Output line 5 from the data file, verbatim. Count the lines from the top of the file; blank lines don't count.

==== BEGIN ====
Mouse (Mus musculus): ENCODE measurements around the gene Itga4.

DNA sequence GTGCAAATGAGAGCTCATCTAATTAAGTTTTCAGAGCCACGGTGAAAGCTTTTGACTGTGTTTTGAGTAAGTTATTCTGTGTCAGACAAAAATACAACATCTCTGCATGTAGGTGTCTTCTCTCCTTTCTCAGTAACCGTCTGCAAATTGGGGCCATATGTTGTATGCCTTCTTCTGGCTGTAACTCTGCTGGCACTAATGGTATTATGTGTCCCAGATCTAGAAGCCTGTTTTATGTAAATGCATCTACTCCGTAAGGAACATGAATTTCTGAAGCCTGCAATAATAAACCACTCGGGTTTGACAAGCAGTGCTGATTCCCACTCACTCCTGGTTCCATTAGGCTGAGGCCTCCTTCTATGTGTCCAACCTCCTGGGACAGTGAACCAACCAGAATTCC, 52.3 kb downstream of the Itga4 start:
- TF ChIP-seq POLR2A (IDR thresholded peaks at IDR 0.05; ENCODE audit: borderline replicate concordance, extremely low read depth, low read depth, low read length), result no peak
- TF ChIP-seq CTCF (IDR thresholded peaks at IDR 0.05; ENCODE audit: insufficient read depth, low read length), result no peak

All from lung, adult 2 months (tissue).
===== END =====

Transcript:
All from lung, adult 2 months (tissue).